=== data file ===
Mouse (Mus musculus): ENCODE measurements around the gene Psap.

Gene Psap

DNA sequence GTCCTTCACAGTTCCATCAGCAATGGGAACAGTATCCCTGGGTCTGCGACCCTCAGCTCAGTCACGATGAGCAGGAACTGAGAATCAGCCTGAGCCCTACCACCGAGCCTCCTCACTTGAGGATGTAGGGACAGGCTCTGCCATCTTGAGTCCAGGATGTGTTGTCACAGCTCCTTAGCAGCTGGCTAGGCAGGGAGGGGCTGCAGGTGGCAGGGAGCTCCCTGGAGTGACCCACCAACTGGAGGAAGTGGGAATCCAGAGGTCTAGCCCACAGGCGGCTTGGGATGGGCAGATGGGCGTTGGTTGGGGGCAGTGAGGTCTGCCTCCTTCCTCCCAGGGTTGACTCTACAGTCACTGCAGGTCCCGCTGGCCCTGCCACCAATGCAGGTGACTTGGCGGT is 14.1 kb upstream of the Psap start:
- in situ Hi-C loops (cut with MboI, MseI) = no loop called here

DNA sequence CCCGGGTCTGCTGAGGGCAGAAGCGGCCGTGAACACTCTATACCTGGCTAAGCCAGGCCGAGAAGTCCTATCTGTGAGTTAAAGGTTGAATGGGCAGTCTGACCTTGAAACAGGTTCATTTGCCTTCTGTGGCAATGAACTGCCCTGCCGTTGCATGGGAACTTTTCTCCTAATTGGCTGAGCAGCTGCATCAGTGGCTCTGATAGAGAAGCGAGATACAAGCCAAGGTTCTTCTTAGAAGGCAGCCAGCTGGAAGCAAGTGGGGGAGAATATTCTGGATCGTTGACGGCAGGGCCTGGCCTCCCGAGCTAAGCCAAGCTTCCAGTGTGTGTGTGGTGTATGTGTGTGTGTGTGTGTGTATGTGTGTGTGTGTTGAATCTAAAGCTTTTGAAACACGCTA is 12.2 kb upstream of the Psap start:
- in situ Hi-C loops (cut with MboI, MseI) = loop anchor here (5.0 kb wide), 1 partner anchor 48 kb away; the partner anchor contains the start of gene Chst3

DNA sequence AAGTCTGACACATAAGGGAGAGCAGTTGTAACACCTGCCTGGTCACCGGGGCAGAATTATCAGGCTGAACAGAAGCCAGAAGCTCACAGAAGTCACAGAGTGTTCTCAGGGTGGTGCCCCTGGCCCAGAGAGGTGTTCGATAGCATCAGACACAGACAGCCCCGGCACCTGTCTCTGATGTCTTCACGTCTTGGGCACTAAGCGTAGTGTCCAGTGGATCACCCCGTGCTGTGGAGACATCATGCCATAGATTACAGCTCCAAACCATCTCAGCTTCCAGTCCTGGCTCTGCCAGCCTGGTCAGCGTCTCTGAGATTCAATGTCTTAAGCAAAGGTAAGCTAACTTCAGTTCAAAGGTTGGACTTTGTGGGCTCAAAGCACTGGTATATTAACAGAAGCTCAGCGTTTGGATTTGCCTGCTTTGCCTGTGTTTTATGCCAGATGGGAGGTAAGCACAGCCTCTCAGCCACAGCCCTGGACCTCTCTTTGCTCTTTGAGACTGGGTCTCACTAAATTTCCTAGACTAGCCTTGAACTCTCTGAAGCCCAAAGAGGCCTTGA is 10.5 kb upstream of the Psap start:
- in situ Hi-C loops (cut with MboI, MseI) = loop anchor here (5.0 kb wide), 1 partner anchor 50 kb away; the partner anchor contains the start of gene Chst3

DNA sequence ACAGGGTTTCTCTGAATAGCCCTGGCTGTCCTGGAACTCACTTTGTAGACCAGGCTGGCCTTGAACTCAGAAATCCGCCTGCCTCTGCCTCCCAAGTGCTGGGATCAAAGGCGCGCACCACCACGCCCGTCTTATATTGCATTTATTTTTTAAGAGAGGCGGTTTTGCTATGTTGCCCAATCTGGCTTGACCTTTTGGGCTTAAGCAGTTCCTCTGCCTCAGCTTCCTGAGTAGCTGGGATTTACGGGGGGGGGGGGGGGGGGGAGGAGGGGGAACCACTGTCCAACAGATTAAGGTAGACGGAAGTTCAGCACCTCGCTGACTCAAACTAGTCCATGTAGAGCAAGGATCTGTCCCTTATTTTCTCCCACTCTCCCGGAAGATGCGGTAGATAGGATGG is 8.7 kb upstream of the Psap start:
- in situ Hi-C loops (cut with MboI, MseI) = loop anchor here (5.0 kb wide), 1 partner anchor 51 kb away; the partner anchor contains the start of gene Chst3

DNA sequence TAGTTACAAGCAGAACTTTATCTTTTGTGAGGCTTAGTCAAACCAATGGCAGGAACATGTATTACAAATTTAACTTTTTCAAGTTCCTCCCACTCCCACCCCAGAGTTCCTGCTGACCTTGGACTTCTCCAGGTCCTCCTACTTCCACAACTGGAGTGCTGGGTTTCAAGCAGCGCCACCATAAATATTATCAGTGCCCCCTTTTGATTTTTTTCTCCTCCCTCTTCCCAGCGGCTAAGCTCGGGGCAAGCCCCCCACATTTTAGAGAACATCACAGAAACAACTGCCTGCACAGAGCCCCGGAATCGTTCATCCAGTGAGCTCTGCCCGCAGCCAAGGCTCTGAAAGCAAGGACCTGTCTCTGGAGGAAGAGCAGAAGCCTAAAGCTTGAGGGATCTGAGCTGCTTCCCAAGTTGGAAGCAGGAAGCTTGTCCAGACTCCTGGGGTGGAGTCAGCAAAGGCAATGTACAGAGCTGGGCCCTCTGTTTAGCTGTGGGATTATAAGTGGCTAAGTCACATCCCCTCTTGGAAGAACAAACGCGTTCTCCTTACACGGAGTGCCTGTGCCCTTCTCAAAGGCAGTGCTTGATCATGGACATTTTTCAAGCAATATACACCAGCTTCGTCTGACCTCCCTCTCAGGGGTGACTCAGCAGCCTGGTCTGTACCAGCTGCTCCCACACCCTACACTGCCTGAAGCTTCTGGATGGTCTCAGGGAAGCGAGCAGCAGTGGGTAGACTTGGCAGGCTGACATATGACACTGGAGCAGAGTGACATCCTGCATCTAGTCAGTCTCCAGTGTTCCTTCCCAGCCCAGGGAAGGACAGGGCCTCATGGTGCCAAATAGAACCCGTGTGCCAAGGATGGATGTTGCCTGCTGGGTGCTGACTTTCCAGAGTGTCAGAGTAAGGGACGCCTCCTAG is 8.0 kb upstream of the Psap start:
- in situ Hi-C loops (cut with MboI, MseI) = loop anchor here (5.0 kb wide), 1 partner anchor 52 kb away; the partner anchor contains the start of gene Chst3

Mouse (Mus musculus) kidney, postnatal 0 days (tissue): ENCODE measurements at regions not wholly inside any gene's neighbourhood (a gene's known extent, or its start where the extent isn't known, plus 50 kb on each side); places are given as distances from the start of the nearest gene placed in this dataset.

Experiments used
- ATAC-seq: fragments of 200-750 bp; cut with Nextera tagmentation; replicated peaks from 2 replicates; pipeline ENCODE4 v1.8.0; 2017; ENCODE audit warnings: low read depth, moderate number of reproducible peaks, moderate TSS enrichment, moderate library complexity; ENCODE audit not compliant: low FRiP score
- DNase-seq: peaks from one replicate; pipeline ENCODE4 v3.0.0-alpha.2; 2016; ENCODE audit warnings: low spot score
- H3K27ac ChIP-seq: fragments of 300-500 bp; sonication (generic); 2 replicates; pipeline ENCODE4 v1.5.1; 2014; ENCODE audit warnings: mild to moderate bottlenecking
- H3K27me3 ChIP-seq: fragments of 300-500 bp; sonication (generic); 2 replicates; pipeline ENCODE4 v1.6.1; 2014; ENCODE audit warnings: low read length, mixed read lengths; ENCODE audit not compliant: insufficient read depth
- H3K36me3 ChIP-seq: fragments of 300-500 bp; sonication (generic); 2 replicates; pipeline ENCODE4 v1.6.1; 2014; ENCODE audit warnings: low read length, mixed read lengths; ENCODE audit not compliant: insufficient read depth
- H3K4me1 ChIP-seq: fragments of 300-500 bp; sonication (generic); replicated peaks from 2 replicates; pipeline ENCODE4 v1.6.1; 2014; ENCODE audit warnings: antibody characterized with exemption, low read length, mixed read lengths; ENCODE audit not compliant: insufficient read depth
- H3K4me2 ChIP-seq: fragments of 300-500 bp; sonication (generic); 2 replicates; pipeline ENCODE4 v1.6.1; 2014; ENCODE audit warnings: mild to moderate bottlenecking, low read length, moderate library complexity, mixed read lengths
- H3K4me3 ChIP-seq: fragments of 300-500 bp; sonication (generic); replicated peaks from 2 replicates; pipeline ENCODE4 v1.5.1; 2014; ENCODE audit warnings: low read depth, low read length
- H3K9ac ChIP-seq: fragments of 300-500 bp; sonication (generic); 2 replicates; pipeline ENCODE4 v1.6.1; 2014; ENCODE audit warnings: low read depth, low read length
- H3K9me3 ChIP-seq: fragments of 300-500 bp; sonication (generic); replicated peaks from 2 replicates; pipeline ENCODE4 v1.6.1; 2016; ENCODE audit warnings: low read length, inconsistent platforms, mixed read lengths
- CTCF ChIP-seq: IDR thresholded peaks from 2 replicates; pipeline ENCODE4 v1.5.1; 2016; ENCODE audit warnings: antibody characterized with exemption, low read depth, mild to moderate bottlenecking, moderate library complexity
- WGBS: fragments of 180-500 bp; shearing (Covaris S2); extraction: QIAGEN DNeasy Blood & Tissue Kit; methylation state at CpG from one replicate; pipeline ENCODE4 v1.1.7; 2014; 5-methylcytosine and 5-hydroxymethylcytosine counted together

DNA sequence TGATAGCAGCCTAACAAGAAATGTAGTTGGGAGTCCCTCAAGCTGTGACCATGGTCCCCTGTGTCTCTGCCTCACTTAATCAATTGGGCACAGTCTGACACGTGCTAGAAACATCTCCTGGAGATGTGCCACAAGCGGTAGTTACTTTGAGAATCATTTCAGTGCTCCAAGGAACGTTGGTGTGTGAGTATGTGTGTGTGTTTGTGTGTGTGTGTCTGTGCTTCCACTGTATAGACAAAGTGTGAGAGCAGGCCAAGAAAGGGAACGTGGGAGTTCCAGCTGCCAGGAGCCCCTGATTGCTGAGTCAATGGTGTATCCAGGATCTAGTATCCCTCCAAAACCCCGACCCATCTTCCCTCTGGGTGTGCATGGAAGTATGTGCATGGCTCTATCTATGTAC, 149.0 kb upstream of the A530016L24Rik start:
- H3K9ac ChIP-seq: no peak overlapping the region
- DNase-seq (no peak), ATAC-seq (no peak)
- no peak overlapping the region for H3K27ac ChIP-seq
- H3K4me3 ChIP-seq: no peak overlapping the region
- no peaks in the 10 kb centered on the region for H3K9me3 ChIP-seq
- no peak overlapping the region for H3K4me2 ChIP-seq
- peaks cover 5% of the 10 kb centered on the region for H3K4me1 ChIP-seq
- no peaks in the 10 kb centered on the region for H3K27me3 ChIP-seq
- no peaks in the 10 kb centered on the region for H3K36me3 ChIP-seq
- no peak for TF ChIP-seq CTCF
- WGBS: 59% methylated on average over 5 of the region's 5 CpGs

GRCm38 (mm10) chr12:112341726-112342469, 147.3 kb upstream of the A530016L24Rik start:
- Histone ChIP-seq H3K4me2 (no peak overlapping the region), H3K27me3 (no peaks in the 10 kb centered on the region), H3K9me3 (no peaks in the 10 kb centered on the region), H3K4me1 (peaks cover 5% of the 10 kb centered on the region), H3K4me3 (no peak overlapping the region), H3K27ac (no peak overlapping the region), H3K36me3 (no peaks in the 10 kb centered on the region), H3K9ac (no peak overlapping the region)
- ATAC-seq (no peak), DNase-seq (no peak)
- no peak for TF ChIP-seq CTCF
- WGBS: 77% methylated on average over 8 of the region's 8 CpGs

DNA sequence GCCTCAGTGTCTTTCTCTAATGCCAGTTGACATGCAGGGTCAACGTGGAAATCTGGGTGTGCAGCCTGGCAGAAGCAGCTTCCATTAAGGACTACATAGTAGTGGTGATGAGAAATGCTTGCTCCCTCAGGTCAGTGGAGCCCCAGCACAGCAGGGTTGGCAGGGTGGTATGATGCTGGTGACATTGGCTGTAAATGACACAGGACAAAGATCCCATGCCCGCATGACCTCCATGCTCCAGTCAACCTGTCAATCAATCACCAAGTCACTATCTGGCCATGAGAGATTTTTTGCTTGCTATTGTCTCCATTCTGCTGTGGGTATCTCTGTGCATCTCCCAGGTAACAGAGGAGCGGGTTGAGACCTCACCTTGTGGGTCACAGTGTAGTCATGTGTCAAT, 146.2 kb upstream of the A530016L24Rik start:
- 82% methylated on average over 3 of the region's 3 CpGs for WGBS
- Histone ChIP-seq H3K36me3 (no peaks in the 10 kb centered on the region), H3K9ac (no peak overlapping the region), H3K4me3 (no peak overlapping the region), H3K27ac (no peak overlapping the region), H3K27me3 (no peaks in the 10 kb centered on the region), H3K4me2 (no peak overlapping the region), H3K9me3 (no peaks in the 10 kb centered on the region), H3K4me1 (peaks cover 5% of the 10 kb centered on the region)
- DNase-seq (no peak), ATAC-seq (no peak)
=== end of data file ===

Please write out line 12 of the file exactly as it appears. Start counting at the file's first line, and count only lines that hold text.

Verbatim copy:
- in situ Hi-C loops (cut with MboI, MseI) = loop anchor here (5.0 kb wide), 1 partner anchor 52 kb away; the partner anchor contains the start of gene Chst3